Students will choose one optional class based on the specialism of a member of staff. The list of available classes changes each year, but has included welfare reform and criminology. You will also take a class in research methodology which will help you to prepare for your final-year dissertation, and a module exploring the differences and similarities in social policies between countries. An optional placement module allowing you to apply your subject knowledge in a relevant workplace will also be available in either this year, or Year 4.
Students will take a core module on the global challenges facing Social Policy, focusing on issues such as inclusive growth; migration and climate change. Students can take further optional specialist classes. The list of available classes changes each year, but has included disability and gender-based violence. The Honours dissertation will be your chance to undertake some original research of your own in a key area of Social Policy.
Single & joint Honours information
English, English and Creative Writing, History, Politics and International Relations and Psychology may be studied to Single or Joint Honours level.
Education, French, Spanish, Law, Journalism, Media and Communication and Social Policy are available only as Joint Honours Programmes. Economics, Human Resource Management, Marketing, Mathematics and Tourism can also be studied alongside a Humanities and Social Sciences subject.
The available subject combinations may change each year. Once accepted on the programme you'll be allocated an advisor of studies who will be able to let you know which subjects can be combined, in first year, and beyond.
Learning & teaching
English & Creative Writing
In Year 1 you'll have two lectures and one workshop per week. The rest of your teaching is in your other two subjects.
In Year 2, you will have three lectures and two workshops a week and in Years 3 and 4, you will have between two and four lectures and workshops a week, depending on whether you are undertaking joint or single Honours.
A large part of your week will be spent reading in preparation for classes.
English & Creative Writing
Most classes are assessed by a mixture of essays or other written work and by exams. For some classes, there are no exams and in some cases, oral work is assessed. The approximate coursework/exam split for the majority of classes is as follows: 75/25% (Year 1) 75/25% (Years 2 and 3) 50%/50% (Year 4)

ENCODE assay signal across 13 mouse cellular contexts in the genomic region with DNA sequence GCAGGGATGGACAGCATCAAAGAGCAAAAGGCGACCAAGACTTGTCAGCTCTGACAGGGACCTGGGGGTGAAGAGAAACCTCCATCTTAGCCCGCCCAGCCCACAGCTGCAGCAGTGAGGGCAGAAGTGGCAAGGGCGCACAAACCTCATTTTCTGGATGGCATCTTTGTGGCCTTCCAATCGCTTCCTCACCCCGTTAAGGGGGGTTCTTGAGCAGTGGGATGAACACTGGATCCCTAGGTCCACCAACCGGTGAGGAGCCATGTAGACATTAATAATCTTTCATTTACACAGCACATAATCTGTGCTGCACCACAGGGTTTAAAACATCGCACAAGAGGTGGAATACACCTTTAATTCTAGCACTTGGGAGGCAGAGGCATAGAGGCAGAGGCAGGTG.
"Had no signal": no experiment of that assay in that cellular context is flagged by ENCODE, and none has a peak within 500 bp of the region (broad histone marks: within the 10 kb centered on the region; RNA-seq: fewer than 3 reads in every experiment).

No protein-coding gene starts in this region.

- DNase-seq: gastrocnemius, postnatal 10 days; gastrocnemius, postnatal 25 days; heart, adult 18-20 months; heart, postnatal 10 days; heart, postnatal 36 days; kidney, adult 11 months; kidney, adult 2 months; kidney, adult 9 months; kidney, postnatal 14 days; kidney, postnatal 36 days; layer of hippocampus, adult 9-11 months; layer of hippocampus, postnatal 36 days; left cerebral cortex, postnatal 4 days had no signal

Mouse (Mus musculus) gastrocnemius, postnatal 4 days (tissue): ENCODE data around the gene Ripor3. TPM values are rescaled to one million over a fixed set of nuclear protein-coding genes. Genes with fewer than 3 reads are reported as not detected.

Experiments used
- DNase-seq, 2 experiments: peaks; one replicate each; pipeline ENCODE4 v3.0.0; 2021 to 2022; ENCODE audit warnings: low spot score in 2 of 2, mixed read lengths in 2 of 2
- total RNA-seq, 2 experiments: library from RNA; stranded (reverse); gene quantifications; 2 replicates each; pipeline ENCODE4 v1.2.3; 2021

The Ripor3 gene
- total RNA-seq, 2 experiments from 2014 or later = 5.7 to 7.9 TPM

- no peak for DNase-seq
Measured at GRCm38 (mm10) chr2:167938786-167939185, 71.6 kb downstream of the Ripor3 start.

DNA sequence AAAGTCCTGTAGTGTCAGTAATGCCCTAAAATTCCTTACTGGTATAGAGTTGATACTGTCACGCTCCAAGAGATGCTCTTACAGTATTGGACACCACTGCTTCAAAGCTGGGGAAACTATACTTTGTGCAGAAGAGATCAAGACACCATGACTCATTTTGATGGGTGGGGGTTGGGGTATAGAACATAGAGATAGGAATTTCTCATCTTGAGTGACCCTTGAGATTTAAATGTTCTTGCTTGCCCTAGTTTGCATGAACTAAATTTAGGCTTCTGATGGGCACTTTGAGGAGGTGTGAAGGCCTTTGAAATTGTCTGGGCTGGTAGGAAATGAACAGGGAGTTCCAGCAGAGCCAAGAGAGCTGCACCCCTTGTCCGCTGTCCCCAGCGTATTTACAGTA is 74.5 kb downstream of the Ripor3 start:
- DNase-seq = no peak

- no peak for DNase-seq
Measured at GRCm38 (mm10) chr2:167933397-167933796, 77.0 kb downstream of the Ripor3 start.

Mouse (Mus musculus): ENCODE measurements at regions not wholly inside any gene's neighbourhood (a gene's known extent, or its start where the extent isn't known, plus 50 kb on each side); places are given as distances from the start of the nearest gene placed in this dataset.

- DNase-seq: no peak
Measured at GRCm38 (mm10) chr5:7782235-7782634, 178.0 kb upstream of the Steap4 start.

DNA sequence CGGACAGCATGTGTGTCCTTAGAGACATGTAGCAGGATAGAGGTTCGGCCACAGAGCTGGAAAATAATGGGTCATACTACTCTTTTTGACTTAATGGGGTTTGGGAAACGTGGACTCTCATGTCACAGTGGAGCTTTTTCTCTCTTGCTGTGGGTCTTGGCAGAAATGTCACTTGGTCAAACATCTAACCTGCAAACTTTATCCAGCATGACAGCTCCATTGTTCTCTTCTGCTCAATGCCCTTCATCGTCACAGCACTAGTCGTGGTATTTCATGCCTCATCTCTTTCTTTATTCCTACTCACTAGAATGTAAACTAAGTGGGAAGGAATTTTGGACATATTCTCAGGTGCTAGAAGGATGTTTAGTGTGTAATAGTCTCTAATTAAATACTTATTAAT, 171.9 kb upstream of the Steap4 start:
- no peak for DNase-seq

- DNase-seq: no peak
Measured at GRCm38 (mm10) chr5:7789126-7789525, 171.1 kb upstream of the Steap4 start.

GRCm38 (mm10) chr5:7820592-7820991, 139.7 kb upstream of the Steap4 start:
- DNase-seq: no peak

You'll be assessed using a variety of methods, including not only traditional essays and exams, but also oral presentations, group work and other forms of assessment.
English & Creative Writing
We're committed to working with people from other disciplines and walks of life. Each year, we welcome distinguished creative writers and academics to speak about their work and encourage students to come and meet them. The Faculty has hosted numerous international conferences on topics ranging from texts and architecture to cyberculture. We currently host internationally recognised networks on Animal Studies and Stories in Scotland which involve other universities and organisations.
A third-year option class on which a student can set up and fulfil a placement as part of their degree is currently in development. This will allow you to take the skills you have gained from your study at Strathclyde out into the wider world.
You will be taught by researchers with international reputations. All of our staff not only teach but write books, articles, drama and poetry and appear in the media and on radio programmes. This keeps our students in touch with the latest ideas on the subject.
Every year, some of our students study abroad at universities overseas, including in Europe and the USA. We also welcome students from all over the world to study with us. We encourage international contact which enables staff and students to remain open to new ideas.
Our location in the Lord Hope building provides a social hub and access to student services such as the library, cafés, meeting areas and exhibition spaces.
The Andersonian Library, directly opposite in the Curran Building, has around a million print volumes as well as access to one million electronic books and over 105,000 e-journals. The library covers all subjects taught at Strathclyde and offers over 550 networked computers with access to the internet, email, a wide range of software and databases and extensive Wi-Fi zones for laptops/tablets.